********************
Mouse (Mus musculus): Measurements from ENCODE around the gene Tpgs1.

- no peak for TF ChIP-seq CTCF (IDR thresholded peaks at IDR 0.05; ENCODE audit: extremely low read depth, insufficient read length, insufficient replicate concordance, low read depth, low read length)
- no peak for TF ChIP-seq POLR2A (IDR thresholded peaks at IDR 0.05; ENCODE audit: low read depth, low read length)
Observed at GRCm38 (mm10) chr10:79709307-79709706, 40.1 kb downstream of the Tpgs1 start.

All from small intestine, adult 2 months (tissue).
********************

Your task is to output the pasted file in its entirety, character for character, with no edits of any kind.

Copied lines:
Mouse (Mus musculus): Measurements from ENCODE around the gene Tpgs1.

- no peak for TF ChIP-seq CTCF (IDR thresholded peaks at IDR 0.05; ENCODE audit: extremely low read depth, insufficient read length, insufficient replicate concordance, low read depth, low read length)
- no peak for TF ChIP-seq POLR2A (IDR thresholded peaks at IDR 0.05; ENCODE audit: low read depth, low read length)
Observed at GRCm38 (mm10) chr10:79709307-79709706, 40.1 kb downstream of the Tpgs1 start.

All from small intestine, adult 2 months (tissue).